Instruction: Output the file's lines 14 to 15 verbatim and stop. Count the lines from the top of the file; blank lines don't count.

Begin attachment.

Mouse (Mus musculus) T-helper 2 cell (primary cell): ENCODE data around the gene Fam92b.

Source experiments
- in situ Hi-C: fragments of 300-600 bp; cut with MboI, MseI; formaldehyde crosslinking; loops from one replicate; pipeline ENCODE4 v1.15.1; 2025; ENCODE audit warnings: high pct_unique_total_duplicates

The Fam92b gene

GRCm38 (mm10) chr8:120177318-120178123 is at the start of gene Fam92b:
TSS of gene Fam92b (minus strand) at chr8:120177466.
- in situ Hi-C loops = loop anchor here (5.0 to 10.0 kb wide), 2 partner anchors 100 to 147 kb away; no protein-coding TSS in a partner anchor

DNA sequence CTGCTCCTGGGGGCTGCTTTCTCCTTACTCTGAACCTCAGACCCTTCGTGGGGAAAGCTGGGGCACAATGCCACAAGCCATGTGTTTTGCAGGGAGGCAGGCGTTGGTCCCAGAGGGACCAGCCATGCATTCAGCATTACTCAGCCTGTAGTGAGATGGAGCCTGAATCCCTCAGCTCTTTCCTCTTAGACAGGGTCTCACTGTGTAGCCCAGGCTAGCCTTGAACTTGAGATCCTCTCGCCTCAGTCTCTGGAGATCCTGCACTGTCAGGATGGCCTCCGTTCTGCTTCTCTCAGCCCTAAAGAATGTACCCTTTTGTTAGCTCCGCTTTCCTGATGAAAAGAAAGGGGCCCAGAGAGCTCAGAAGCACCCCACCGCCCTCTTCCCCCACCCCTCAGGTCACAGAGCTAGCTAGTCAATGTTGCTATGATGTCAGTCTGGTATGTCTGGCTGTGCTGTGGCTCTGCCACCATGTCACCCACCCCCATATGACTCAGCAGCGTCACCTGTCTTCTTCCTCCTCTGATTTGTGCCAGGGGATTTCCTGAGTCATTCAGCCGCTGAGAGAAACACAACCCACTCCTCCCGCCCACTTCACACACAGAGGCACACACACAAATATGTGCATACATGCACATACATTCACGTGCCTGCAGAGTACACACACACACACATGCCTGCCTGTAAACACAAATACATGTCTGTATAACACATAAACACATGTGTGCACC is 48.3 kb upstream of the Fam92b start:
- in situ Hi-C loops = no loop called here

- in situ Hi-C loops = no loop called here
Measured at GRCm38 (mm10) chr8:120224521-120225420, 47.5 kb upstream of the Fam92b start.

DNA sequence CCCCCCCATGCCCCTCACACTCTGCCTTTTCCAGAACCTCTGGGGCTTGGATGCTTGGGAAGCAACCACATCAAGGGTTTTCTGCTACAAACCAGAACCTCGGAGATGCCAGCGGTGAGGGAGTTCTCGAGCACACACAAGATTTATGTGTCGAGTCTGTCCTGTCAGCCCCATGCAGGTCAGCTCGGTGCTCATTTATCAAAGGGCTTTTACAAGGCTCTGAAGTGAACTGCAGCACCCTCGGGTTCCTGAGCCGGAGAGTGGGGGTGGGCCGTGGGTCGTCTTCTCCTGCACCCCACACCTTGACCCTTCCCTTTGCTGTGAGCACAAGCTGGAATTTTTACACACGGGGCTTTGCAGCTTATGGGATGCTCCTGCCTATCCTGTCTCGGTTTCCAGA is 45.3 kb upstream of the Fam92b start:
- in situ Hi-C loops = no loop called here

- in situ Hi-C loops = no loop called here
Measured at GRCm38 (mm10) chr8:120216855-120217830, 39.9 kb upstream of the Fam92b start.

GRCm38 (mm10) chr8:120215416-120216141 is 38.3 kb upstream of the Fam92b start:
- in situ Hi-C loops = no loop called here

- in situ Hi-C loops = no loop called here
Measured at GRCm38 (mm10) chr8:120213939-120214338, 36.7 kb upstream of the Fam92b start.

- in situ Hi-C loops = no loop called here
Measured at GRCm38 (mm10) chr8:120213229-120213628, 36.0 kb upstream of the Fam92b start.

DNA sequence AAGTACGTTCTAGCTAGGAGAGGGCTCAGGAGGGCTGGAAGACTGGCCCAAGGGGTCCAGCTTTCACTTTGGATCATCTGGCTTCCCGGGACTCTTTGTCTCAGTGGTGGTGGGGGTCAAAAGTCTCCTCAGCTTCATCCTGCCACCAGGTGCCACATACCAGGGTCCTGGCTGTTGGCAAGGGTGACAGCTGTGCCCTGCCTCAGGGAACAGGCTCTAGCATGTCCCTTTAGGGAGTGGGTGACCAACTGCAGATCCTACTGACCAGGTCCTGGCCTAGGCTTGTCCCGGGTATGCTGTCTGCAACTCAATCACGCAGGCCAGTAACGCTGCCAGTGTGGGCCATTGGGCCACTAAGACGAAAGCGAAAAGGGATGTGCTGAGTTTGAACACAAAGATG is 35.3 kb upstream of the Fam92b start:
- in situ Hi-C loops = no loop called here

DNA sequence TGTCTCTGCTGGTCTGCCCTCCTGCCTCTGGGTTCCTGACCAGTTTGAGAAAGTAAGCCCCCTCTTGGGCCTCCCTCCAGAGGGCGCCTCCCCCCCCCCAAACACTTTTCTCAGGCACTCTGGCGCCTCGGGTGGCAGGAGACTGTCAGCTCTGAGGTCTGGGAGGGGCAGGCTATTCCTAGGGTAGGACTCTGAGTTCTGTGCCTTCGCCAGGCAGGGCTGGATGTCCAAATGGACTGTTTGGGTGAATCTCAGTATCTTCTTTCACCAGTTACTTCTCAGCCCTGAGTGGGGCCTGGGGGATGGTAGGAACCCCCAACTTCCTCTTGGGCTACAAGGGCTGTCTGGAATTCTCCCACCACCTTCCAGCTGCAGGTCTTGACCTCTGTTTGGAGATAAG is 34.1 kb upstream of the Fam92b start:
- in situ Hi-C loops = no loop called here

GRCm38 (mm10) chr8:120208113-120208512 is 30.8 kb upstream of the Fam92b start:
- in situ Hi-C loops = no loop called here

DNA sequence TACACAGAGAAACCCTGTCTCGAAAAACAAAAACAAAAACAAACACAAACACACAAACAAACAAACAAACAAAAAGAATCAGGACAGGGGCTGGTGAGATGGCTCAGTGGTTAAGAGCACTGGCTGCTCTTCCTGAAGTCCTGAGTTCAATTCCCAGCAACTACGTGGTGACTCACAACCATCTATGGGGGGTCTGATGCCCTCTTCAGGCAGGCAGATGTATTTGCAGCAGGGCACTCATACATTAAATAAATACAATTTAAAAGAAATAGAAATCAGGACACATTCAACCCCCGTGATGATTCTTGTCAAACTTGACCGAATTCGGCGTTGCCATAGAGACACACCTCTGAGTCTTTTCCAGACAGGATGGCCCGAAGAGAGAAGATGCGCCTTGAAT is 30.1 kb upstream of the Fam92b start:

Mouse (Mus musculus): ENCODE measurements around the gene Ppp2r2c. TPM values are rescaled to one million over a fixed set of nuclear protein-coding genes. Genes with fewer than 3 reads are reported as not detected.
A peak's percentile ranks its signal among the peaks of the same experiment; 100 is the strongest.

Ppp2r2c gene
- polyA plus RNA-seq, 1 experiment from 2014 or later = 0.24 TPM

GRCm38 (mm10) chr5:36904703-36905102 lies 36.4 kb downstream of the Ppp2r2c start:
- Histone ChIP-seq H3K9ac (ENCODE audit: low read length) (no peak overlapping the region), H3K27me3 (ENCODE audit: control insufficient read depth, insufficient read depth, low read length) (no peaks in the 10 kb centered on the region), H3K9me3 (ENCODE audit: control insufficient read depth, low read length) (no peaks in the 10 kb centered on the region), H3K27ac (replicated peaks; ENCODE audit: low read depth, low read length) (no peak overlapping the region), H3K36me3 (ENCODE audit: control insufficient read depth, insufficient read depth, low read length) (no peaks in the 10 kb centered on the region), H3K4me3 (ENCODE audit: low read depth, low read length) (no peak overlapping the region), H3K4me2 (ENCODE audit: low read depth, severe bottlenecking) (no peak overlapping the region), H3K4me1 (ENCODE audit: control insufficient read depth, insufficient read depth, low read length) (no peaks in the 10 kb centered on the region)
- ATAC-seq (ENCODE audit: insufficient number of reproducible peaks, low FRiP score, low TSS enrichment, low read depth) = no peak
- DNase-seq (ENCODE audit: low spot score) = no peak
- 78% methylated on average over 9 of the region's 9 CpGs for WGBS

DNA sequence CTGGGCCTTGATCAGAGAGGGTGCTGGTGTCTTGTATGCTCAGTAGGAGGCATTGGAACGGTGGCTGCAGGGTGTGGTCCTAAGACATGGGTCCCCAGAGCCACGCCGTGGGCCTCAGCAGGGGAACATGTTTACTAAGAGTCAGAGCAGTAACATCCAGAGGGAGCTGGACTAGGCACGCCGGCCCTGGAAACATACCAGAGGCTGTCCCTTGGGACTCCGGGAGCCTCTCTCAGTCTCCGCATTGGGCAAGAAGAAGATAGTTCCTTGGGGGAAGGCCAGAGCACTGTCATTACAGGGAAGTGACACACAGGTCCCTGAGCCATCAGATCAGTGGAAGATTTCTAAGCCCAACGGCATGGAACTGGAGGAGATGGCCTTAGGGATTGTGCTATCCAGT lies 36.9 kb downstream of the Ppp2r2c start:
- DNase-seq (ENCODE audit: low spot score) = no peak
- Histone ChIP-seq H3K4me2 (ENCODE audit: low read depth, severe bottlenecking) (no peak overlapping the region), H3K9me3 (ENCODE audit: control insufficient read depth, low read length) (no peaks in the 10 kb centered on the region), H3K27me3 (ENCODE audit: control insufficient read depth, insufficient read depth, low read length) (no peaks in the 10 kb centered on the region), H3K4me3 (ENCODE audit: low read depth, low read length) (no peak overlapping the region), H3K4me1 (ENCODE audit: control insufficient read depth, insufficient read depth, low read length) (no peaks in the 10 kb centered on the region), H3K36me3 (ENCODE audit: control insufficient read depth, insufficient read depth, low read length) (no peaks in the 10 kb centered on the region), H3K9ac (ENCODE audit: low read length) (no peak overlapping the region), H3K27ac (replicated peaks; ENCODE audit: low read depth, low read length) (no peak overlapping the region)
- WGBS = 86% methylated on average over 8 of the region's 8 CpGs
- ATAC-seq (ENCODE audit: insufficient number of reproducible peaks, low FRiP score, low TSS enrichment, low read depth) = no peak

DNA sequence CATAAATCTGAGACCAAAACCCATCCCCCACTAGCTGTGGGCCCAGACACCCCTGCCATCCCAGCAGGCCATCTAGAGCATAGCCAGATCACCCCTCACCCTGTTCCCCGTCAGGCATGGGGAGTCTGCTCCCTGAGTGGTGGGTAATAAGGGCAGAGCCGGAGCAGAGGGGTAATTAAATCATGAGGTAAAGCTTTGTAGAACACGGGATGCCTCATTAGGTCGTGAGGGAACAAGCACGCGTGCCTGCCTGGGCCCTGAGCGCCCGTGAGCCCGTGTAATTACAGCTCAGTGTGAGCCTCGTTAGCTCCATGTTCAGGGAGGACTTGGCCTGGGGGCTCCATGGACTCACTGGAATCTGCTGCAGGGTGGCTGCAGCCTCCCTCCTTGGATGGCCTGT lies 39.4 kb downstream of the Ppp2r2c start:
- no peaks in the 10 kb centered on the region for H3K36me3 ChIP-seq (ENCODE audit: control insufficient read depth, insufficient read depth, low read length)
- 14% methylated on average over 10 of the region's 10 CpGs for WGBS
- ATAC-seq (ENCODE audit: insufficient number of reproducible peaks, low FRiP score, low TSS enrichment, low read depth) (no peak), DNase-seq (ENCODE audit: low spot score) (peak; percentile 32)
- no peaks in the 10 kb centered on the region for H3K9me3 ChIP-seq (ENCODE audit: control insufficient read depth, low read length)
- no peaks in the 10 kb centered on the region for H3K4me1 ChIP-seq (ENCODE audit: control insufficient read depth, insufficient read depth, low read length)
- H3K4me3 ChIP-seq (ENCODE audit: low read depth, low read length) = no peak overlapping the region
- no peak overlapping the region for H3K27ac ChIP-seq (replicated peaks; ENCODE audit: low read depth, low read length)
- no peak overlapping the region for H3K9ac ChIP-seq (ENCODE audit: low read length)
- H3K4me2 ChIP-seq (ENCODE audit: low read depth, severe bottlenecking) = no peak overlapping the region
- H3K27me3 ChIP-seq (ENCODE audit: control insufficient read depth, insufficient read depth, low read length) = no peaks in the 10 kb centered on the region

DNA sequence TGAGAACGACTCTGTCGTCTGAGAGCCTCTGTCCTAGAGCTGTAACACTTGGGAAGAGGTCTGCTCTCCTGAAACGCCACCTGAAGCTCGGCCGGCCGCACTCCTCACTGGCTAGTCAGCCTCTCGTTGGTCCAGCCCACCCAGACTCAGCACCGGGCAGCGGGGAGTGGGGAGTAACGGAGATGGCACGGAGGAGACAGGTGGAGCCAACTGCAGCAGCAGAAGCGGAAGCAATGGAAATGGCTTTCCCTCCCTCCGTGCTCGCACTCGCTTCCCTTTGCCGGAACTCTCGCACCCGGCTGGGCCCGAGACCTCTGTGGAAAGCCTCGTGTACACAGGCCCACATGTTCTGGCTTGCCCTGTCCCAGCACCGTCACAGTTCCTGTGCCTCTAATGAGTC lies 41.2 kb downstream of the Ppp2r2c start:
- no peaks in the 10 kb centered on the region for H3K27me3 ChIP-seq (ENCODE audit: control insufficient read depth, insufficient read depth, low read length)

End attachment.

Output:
- in situ Hi-C loops = no loop called here
Measured at GRCm38 (mm10) chr8:120216855-120217830, 39.9 kb upstream of the Fam92b start.